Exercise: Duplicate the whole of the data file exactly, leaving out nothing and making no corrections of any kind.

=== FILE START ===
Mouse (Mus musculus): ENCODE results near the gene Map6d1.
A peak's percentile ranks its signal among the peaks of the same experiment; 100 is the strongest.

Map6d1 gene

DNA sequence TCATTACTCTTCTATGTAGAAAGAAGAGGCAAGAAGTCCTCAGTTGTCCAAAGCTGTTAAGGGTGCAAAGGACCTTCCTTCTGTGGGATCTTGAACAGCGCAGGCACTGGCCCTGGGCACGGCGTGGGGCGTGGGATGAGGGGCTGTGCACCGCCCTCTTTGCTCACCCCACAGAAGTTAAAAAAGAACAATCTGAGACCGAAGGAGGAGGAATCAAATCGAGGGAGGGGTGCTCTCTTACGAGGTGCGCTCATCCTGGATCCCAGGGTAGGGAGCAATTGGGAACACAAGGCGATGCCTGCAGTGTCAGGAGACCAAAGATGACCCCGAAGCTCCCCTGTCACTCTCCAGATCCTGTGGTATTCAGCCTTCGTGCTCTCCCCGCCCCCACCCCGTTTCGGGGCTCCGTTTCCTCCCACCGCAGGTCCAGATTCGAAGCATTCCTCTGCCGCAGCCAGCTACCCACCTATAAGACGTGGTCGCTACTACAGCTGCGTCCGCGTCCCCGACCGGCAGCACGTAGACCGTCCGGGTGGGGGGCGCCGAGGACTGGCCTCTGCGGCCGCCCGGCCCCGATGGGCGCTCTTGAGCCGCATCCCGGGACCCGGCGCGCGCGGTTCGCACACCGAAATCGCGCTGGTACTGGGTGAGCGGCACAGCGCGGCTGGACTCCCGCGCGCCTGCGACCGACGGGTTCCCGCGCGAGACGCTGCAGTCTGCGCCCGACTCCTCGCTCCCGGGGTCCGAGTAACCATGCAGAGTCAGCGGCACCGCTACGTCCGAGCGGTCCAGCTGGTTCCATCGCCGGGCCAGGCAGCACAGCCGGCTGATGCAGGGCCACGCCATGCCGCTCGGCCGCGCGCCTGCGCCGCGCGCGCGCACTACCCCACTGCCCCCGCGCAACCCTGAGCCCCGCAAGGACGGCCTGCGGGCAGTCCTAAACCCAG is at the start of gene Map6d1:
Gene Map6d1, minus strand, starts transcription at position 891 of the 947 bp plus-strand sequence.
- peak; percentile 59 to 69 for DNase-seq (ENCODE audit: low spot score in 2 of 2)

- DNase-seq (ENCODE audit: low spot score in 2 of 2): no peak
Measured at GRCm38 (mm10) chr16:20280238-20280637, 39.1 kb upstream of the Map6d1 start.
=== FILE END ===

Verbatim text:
Mouse (Mus musculus): ENCODE results near the gene Map6d1.
A peak's percentile ranks its signal among the peaks of the same experiment; 100 is the strongest.

Map6d1 gene

DNA sequence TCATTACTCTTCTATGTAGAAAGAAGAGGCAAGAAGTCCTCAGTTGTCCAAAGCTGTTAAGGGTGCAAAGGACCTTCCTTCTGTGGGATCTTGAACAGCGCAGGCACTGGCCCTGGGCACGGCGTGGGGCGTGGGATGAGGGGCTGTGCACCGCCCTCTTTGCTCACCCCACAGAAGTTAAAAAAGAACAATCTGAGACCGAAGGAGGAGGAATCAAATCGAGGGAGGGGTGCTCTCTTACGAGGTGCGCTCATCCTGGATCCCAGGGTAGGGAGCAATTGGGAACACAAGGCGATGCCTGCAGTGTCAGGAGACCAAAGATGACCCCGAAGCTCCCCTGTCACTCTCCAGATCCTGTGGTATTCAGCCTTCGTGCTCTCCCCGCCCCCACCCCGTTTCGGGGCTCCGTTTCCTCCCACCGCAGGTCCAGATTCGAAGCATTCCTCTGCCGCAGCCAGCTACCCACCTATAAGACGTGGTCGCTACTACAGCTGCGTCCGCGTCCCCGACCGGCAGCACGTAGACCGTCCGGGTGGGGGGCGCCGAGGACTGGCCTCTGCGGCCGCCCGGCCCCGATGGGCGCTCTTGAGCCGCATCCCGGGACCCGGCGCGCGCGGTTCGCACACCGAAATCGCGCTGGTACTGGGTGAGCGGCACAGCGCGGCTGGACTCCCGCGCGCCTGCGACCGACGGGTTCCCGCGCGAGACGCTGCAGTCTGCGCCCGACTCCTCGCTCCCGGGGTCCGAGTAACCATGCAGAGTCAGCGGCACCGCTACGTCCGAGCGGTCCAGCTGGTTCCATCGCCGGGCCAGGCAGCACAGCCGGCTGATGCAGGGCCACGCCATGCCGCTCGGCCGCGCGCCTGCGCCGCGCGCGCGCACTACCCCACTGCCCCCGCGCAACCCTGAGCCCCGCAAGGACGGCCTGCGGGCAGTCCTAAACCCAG is at the start of gene Map6d1:
Gene Map6d1, minus strand, starts transcription at position 891 of the 947 bp plus-strand sequence.
- peak; percentile 59 to 69 for DNase-seq (ENCODE audit: low spot score in 2 of 2)

- DNase-seq (ENCODE audit: low spot score in 2 of 2): no peak
Measured at GRCm38 (mm10) chr16:20280238-20280637, 39.1 kb upstream of the Map6d1 start.